HOW TO ADAPT TO LAST MINUTE CHANGES
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“Your flight is cancelled, please do not come to the airport”
That’s the text message we got from the airline as we were driving to the airport for our short break to Venice. We knew there was a one hour delay when we left home and there had been no indication of it being cancelled.
We were both stunned initially so, we pulled into the next motorway services so we could quickly decide what to do. We set about, checking alternative flights for that day and, established that French Air Traffic control had gone on strike affecting all flights out of the UK. It became obvious the next available flights would be the following day (Monday). I had to be back to run a programme on the Wednesday so we knew we would have little time to enjoy Venice in the short space of time we had.
So, our Venetian trip that Graham had given me as a birthday gift was gone for now.
As we walked into the Starbucks at the services, we felt an element of disappointment and I have to be honest, I had taken a moment in the car park to acknowledge our loss and shed a tear for a couple of minutes!
As we bought a coffee my instinct was to go into solution mode and use one of my well oiled phrases… ”If we can’t change it, how can we make the best of it?”
The sun was shining, our bags were packed, our ‘out of office’ was on and even our cat was being looked after so, we could do something else with the time we had. We checked out the nearest coastline and looked for a few options of places to stay. Due to the joys of modern technology, in the space of 45 minutes we had gone from our trip to Venice being cancelled to setting off to the New Forest.
We drove straight to the coast, we sat outside at a beautiful marina bar, we could see the masts of the boats bobbing up and down in the water that was sparkling in the sunlight. As we sat there with our glass of wine, smelling the sea air, we could have been anywhere and we felt truly blessed.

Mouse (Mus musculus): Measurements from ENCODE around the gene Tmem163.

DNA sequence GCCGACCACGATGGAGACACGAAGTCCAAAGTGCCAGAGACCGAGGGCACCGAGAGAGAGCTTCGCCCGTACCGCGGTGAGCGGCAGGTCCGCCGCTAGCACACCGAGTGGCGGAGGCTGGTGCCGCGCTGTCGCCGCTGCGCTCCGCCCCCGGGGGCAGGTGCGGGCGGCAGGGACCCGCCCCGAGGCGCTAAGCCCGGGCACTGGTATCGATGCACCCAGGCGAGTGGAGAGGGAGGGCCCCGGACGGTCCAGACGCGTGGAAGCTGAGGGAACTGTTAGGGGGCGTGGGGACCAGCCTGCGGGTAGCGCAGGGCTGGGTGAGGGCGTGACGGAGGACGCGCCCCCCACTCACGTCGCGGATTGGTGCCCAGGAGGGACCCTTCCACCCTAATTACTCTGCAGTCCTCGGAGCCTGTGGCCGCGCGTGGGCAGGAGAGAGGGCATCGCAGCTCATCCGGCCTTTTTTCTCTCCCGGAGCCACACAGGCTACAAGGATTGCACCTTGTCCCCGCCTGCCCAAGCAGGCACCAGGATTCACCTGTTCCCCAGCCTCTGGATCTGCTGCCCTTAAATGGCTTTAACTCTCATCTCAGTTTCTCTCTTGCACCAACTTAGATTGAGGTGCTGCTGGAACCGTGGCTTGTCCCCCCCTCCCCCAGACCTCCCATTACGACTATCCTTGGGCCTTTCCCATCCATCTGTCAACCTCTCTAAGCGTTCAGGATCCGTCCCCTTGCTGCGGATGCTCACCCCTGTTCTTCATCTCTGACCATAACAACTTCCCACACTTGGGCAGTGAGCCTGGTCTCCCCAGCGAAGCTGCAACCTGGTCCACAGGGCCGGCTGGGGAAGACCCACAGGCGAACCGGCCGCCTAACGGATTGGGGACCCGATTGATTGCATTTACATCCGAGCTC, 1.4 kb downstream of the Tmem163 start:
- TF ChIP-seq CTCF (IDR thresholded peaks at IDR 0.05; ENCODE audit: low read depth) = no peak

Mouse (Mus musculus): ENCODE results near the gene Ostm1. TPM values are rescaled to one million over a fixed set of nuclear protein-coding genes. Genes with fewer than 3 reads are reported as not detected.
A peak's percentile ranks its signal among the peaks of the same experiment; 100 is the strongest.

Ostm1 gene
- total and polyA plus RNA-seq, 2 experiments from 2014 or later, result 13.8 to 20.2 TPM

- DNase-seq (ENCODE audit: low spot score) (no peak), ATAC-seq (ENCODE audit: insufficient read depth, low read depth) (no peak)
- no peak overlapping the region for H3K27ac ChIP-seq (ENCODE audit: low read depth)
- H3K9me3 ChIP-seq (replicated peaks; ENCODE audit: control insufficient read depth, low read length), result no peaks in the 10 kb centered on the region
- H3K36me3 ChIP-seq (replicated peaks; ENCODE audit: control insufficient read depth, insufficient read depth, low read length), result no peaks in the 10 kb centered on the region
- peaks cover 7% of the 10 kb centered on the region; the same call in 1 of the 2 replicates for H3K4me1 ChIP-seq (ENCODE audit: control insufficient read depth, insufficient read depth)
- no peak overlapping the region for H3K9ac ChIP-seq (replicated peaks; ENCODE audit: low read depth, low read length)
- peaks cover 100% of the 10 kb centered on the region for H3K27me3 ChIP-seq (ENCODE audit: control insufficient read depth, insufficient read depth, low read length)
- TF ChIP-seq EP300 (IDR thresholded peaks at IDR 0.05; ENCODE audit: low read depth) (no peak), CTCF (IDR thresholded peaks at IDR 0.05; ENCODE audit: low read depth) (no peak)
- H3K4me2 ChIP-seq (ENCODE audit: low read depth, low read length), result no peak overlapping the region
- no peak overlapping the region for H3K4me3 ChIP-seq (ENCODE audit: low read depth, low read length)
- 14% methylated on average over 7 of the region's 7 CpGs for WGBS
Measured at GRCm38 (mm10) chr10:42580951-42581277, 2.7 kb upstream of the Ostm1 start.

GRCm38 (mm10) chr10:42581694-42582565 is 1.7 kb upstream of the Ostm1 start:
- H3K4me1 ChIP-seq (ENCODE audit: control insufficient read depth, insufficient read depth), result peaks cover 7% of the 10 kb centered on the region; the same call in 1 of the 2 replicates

You can’t go back and change the beginning, but you can start where you are and change the ending.
C S Lewis
Out of a situation we couldn’t control, we made the best of it using some very simple strategies. We know from our work that it’s not the situations we find ourselves in that makes us feel a certain way, it’s what we think and say about those situations that influences our emotions and actions.
When we received the text message we took time out to decide what to do. When we established we couldn’t get a flight that would give us long enough in Venice, we could have remained disappointed and we could have said…
“Well that’s it then”
“They’ve ruined our holiday”
“Why is this happening to me?”
“There’s nothing else for it, let’s turn the car around and go home”
This is what we call Disempowering language. Using this language puts us into a disempowering state like upset, anger, defeat, stress and in these states, we are in a ‘problem focused’ mindset.
So, instead, by us using Empowering language it helped us to feel, hopeful, excited, optimistic and determined and helped us to come up with ideas and options that we would enjoy.
Our language moved us forward into ‘solution focused mindset.
So, instead we used questions like…
“ The holiday to Venice might be gone, we can still do something else with our time”
“Where else can we go?”
“If we stay in the UK we will have more time for our holiday so, where’s the nearest coastline?”
“Where would be lovely to drive to?”
Sometimes, when we’re faced with sudden changes we’re not prepared for, our reactions can get in the way of helping us to make a better choice. It’s very easy to be upset when we don’t like the changes we experience. The language we use in those moments though will either hold us back or move us forward and our choices we make in those moments will define our outcome.
Q 1: How comfortable are you with last minute changes?
Q 2: What language do you use in those moments and notice if your words are moving you backwards or forwards?